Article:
Well, this topic seems pretty simple, but many people forget that we can have the SQL Engine, Tools and other components like Reporting Services, Analysis Services in different versions or installed on different dates, so the expiration date may change accordingly. For e.g., you may have installed the Engine first and then decided to install Management Tools later on.
If you are using an Evaluation edition of SQL Server 2005/2008 then you must already know that Evaluation Edition works for 180 days from the date of installation. So, it’s very important for you to know:-
1. When was your SQL Server Instance Installed
2. When it is going to stop working. Once the 180 days are up, the service will not start.
Read on if you don’t want to see this message once the trial period is up .
So I thought I’d post the various different way a DBA can go about determining the install date for SQL Server Evaluation Edition, thus calculating when the 180 day trial period expires. Here are some ways to go about finding this information:-
1. Run the following query on the evaluation instance (assuming the 180 days are still NOT over and SQL service is still running),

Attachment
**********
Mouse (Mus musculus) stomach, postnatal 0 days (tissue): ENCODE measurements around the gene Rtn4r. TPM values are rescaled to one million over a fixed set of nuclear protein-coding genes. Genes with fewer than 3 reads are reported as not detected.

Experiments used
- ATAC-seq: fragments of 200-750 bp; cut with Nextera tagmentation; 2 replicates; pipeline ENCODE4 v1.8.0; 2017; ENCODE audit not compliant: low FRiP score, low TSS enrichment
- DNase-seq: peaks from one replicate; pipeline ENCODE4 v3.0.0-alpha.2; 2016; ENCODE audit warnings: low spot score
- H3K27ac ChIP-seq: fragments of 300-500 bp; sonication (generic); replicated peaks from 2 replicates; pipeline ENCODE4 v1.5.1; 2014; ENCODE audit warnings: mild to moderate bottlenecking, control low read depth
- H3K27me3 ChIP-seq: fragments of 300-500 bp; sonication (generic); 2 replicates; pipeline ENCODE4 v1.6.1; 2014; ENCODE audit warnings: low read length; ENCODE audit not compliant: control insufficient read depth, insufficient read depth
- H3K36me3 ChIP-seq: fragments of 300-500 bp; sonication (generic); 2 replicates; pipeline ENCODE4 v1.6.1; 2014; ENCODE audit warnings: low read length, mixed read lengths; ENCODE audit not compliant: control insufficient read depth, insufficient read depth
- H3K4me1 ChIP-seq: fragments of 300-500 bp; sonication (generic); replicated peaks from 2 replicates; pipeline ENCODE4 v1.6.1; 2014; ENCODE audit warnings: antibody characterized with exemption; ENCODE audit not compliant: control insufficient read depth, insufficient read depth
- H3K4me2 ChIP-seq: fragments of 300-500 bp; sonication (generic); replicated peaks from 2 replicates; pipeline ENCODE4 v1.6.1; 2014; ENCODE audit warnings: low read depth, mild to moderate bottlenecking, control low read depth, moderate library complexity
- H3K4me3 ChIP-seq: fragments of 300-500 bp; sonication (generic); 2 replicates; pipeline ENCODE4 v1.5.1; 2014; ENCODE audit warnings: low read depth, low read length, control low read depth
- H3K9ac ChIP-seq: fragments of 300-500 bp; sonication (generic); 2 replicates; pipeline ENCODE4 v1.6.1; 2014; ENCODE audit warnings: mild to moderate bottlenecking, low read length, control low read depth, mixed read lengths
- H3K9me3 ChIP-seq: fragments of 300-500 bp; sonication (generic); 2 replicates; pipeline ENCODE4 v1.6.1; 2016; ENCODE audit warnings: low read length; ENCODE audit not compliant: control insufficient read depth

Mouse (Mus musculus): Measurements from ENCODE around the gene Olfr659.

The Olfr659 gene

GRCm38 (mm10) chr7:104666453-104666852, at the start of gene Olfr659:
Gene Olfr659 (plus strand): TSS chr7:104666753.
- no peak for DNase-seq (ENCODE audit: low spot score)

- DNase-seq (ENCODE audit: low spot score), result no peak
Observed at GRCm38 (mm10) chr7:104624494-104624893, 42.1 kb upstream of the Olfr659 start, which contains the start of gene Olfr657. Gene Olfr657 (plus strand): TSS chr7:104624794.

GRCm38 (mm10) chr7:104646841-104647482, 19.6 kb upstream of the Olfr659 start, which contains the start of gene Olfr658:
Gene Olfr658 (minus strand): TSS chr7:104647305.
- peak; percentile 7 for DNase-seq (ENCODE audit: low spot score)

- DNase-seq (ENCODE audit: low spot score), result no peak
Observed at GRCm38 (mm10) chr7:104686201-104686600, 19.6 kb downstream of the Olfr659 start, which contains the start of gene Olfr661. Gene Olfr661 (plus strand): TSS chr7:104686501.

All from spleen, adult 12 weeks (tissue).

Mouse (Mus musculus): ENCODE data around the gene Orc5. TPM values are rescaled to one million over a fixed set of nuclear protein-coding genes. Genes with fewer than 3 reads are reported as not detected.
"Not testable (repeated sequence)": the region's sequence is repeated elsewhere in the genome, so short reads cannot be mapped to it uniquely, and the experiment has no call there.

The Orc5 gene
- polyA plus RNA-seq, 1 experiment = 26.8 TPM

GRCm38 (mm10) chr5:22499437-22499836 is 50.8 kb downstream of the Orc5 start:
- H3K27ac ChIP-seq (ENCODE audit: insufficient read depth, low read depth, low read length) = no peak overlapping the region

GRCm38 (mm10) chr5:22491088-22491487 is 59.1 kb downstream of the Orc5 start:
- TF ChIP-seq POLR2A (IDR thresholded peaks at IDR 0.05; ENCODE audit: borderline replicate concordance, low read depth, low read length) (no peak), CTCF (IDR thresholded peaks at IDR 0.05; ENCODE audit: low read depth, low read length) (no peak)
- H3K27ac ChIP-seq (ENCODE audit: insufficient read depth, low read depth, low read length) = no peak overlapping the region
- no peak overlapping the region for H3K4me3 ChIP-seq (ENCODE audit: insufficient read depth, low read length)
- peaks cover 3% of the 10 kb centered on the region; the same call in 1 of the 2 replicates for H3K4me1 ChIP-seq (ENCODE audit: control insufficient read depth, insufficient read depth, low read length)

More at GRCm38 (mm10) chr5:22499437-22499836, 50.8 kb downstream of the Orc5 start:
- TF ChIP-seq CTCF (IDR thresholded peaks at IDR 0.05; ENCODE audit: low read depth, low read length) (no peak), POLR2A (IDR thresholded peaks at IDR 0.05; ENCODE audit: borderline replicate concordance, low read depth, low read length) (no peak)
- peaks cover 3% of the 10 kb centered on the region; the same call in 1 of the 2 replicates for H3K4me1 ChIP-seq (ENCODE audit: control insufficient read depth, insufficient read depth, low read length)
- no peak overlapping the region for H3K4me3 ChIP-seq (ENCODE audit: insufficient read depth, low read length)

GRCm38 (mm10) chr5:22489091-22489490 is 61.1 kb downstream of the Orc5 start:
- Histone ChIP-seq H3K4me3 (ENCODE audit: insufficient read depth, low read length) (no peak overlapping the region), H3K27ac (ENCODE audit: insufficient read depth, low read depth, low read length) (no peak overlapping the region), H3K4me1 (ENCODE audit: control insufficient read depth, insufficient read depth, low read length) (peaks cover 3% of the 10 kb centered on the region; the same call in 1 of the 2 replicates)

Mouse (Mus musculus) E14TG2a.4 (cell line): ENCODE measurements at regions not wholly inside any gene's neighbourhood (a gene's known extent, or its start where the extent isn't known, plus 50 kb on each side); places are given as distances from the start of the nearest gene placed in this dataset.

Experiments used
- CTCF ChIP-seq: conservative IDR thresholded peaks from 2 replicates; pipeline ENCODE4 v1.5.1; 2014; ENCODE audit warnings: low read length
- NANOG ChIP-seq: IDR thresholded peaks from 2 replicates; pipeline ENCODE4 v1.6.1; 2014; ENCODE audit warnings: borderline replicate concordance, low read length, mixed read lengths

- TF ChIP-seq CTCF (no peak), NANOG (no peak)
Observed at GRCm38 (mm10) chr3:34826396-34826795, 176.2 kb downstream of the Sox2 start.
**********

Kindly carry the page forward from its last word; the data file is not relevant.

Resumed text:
SELECT create_date as ‘SQL Server Install Date’,
DATEADD(dd,180,create_date) as ‘Instance will Stop Working ON’
FROM sys.server_principals WHERE name=‘NT AUTHORITY\SYSTEM’
-> ‘NT AUTHORITY\SYSTEM’ is SQL Server principal which gets created during the installation. So we are just checking the creation date of that security principal.
2. Look at the setup logs located in "%ProgramFiles%\Microsoft SQL Server\100\Setup Bootstrap\Log\". Sort by Date Modified ascending and you should get the install date. This method doesn’t work if the log directory was cleaned up or moved or deleted.
3. Open the Management Studio on the SQL Server, click on the “Help” of Menu Bar and then on “About”. In the new window you will see some thing like this:
Microsoft SQL Server Management Studio (expires in 104 days)
Note: This is assuming that you installed SSMS along with Engine as part of the same original install at the same time.
4. You can check the windows installer for the SQL Product code to pull out the install date. In registry look under,
The "InstallDate" key will have the date stored in YYYYMMDD format.
For SQL 2008 you can search the registry for "Microsoft SQL Server 2008 Database Engine Services" to get the correct GUID.
For SQL 2005 you can search the registry for "Microsoft SQL Server 2005" only to get the correct GUID.
Note: Keep in mind the instance name if you have more than 1 instance installed on the same machine
While on this topic, keep in mind there is an issue when you perform an in-place edition upgrade of an evaluation edition to a licensed edition. You will still get the error for SSMS or any tools. This is a known issue. Please follow the following KB to fix this issue.